An emergency grant of £7,876 has been given to Rosemere Cancer Foundation by the ‘Lancashire Responding’ Covid-19 Community Support Fund.Advertisement
The grant is to help the charity keep a new clinic running, which treats former cancer patients left with debilitating side-effects following radical radiotherapy.
At the start of February, Rosemere Cancer Foundation committed to spending £283,521 on setting up the nurse-led Pelvic Radiation Disease (PRD) Clinic within Rosemere Cancer Centre, Lancashire’s and South Cumbria’s specialist cancer and radiotherapy treatment centre at the Royal Preston Hospital.
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The money was also to cover the clinic’s running costs over a pilot period
while it proved its case for permanent funding from the various hospitals trusts referring patients.
Some patients who undergo radical radiotherapy to the pelvic area for cancers such as cervical, womb and other gynaecological cancers, prostate cancer and bowel and bladder cancers, can be left with side-effects as the body heals at the end of their treatment.
Side effects can include incontinence, diarrhoea, constipation, excessive wind, bloating, tummy cramps and bleeding from the bottom. Depending on the cancer treated, PRD symptoms can also include vaginal bleeding, blood in the urine, painful intercourse and erectile dysfunction as well as aching around the pelvis and lower back and swelling in the legs.
An increasing clinic caseload and the coronavirus pandemic, which has knocked Rosemere Cancer Foundation’s ability to raise funds, threatened the clinic’s future but the grant from the ‘Lancashire Responding’ Covid-19 Community Support Fund, is helping to make it more secure.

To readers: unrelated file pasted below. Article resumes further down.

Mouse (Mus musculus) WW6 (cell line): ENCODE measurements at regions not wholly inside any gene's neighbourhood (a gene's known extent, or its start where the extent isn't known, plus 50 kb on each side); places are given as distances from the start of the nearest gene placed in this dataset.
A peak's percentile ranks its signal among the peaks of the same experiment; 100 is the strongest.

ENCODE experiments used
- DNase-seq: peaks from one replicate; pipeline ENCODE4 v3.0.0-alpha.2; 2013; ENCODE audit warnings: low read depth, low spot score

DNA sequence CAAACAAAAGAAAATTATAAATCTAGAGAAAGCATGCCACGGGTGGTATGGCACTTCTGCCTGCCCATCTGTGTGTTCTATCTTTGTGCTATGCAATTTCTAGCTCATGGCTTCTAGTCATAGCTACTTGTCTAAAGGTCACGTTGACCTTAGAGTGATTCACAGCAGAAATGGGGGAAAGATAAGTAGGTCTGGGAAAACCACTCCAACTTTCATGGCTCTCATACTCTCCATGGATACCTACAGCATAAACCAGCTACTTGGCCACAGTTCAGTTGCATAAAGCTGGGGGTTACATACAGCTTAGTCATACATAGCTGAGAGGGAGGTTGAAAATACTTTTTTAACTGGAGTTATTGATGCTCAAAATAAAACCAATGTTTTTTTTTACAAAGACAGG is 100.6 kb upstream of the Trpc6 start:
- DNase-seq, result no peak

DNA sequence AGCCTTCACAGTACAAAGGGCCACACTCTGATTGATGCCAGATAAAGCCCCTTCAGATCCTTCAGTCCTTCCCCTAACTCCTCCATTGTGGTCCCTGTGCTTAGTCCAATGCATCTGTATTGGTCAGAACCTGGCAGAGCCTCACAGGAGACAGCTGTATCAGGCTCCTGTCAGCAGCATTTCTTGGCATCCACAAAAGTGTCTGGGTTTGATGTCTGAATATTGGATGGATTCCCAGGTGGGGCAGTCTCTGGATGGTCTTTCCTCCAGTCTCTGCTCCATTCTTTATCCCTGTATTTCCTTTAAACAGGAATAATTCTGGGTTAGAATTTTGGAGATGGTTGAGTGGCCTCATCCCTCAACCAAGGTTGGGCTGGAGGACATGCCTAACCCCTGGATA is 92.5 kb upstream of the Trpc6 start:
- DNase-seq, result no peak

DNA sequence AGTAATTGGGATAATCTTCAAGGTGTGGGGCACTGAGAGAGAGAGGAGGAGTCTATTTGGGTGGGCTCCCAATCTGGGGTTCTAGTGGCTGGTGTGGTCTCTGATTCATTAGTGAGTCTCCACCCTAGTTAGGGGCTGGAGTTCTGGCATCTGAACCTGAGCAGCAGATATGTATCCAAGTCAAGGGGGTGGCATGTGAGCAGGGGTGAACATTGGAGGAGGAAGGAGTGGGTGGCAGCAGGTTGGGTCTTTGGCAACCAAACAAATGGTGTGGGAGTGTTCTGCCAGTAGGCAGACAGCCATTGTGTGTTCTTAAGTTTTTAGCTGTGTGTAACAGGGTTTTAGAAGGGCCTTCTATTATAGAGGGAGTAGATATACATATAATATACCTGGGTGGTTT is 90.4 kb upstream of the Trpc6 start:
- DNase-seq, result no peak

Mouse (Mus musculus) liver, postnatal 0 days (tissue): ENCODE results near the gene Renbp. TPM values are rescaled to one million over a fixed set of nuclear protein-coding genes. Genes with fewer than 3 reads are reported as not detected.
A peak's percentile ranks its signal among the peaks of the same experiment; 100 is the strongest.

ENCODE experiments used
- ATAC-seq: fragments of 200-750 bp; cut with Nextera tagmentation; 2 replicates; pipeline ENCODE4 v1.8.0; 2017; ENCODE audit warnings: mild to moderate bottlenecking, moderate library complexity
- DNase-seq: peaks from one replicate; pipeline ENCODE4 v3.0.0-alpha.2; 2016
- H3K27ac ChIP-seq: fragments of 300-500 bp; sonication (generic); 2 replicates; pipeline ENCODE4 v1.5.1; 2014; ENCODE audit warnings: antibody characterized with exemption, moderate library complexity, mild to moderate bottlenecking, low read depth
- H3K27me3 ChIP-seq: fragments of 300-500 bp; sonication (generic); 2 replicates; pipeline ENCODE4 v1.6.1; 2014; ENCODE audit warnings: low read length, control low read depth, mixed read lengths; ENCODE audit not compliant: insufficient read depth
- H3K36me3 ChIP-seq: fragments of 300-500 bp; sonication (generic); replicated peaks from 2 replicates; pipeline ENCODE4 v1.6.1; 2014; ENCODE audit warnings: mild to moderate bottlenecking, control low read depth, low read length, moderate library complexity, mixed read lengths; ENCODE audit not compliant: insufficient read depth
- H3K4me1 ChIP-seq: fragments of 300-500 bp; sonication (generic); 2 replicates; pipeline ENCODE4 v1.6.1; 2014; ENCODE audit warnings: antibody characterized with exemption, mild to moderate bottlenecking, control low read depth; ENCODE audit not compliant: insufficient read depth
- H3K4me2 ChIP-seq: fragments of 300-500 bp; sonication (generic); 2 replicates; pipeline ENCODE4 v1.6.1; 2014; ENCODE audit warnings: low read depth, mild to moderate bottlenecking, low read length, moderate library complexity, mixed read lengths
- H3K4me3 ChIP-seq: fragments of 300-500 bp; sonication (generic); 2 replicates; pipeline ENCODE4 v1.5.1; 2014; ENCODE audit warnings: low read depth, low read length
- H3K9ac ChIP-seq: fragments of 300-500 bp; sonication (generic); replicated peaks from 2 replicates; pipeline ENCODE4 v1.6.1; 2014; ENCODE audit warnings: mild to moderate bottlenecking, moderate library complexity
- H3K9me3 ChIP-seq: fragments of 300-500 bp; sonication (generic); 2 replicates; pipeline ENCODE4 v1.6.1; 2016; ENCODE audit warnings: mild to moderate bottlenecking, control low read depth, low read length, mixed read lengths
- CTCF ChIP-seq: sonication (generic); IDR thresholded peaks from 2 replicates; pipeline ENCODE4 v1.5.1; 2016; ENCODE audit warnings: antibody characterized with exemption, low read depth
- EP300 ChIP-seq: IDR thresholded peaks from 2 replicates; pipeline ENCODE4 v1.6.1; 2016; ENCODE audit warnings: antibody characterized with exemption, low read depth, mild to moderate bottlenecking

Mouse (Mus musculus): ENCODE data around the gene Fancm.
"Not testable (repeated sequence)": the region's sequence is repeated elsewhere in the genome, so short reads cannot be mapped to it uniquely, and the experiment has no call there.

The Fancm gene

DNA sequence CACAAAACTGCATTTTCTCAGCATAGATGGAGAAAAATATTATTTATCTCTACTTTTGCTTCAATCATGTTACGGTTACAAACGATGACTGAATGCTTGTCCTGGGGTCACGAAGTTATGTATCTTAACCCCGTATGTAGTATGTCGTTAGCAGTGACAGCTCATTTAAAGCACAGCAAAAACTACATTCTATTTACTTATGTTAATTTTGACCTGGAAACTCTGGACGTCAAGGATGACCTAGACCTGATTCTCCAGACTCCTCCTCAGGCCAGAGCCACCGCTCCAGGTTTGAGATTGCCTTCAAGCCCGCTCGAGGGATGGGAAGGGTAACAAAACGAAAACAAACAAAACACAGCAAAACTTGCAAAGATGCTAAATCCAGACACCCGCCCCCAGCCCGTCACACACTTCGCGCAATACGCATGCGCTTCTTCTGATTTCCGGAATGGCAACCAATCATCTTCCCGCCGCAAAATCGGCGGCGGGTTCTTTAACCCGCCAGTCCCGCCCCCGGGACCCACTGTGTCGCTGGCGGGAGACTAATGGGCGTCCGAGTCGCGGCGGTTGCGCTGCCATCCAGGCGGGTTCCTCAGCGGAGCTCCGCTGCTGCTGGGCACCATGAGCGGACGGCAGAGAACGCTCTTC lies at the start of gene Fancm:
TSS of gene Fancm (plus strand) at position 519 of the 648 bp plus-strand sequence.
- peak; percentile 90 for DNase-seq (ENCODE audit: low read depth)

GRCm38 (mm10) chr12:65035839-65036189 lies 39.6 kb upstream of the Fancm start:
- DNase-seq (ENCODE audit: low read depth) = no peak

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Rosemere fundraiser Rebecca Arestidou said: “We are very grateful to have received this money from ‘Lancashire Responding’ for what is a brand new, flagship service for us that is already helping a lot of patients, who maybe in the past would have put up with some horrible side-effects that really affected their quality of life.
“The PRD clinic is able to assess patients and either treat or help them manage symptoms that they needn’t have to live with unacknowledged as a trade-off for being cancer-free.
“When the clinic launched, no one could have foretold what was about to happen in terms of the pandemic, which decimated our fundraising calendar and threatened major commitments such as this.”
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Latest figures show that annually at Rosemere Cancer Centre, approximately 550 prostate cancer patients undergo radical pelvic radiotherapy along with 121 gynaecology patients, 127 bowel cancer patients and 44 bladder cancer patients.
It is estimated that half of these 857 patients from across Lancashire and the South Lakes will develop post-treatment PRD to an extent that it affects their quality of life.
To make a donation to Rosemere Cancer Foundation, click here.
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